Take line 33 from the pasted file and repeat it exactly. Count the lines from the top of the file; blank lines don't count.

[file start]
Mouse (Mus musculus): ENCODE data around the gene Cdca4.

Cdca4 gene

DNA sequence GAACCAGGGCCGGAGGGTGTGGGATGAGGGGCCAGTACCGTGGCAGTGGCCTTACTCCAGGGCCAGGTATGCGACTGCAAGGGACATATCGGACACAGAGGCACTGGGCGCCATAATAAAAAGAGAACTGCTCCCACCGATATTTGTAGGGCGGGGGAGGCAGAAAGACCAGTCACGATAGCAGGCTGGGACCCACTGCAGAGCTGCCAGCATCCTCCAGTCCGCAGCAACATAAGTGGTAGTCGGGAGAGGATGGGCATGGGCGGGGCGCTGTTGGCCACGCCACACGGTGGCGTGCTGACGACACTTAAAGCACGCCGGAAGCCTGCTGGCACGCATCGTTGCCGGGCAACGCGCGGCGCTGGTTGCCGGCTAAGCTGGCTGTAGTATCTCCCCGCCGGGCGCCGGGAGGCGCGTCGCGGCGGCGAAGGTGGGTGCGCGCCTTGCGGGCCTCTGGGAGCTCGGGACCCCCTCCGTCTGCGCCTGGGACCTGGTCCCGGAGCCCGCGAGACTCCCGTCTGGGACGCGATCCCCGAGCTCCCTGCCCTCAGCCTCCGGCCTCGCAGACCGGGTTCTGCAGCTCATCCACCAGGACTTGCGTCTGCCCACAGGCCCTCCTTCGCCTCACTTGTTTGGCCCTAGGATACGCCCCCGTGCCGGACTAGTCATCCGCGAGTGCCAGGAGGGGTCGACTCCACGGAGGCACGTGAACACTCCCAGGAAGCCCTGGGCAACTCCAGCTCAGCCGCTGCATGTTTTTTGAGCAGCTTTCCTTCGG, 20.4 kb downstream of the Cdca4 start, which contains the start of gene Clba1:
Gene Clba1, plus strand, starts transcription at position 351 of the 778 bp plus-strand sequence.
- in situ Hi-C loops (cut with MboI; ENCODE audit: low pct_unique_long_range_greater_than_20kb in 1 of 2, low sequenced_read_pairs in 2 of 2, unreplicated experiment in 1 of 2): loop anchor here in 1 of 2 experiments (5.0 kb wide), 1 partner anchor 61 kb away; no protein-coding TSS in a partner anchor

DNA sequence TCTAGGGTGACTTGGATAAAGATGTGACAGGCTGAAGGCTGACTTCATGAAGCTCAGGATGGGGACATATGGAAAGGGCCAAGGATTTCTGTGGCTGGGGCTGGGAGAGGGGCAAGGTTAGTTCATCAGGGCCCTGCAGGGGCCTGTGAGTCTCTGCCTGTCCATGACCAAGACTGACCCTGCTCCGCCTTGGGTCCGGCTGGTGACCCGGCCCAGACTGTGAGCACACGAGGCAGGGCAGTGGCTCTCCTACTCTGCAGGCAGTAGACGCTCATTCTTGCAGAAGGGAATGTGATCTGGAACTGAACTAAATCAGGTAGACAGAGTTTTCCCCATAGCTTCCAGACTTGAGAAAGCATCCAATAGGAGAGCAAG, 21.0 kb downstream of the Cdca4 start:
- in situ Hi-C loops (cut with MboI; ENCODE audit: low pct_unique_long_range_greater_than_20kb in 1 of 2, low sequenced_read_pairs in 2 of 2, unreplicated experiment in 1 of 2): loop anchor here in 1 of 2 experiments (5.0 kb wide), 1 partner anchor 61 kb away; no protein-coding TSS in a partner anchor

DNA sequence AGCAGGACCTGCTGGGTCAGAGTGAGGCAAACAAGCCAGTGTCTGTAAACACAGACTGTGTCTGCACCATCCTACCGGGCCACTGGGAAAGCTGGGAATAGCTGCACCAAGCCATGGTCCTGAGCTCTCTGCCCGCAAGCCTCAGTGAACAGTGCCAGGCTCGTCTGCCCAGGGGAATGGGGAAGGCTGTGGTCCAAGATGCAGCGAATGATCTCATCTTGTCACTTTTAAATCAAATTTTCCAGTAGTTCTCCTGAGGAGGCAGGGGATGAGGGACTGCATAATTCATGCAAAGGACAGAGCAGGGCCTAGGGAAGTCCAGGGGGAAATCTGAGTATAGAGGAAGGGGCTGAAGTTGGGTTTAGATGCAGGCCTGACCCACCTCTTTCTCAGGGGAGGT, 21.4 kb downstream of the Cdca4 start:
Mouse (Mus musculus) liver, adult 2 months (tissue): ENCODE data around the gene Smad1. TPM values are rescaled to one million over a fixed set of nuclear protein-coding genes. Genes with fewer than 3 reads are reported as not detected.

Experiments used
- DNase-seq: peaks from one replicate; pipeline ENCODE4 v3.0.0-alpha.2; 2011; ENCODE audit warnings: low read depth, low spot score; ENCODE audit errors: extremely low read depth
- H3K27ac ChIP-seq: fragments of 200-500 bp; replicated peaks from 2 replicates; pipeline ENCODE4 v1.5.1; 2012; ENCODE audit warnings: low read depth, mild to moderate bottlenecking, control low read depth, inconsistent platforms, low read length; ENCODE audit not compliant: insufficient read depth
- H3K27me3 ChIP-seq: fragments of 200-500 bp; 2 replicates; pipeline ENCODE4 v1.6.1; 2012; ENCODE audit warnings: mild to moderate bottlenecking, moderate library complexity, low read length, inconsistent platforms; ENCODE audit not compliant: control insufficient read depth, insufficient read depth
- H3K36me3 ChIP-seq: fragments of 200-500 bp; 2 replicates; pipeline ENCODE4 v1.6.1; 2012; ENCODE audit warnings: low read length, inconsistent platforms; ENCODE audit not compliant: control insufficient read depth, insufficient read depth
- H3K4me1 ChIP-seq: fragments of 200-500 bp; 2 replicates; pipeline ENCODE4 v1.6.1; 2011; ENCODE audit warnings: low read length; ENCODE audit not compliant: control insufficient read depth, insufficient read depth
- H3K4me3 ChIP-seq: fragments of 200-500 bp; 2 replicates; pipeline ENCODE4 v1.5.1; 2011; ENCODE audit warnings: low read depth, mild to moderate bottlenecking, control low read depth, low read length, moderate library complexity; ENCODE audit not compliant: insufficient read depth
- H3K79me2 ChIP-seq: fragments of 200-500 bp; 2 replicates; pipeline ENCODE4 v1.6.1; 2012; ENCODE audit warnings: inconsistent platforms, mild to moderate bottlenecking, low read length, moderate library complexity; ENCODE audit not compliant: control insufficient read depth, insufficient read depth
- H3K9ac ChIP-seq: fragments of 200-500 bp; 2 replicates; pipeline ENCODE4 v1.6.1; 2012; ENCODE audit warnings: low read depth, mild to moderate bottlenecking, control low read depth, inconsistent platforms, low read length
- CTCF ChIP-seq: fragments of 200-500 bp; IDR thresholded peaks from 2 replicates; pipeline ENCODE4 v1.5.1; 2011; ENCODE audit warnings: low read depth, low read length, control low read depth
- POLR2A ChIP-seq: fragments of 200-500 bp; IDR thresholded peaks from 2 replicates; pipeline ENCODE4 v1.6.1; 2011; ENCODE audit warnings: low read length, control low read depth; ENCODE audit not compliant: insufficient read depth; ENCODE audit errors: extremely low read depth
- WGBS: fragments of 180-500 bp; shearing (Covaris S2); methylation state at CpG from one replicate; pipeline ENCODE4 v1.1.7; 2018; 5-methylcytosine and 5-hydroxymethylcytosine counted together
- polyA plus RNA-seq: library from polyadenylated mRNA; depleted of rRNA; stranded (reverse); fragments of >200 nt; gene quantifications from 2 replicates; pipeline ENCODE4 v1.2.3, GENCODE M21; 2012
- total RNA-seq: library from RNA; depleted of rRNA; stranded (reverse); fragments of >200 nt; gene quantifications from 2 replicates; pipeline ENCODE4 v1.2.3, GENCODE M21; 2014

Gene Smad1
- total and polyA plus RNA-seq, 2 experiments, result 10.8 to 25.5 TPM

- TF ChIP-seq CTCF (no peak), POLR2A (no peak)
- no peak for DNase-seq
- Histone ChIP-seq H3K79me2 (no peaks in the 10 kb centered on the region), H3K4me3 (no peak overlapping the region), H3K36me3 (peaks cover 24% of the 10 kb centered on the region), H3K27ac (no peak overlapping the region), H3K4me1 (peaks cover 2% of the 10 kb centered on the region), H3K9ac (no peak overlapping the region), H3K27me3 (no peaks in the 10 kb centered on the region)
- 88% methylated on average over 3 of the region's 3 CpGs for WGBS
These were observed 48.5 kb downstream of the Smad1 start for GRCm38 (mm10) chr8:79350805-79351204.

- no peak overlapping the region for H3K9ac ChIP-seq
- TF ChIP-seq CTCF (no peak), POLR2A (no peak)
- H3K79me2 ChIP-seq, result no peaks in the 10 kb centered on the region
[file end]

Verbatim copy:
- H3K79me2 ChIP-seq, result no peaks in the 10 kb centered on the region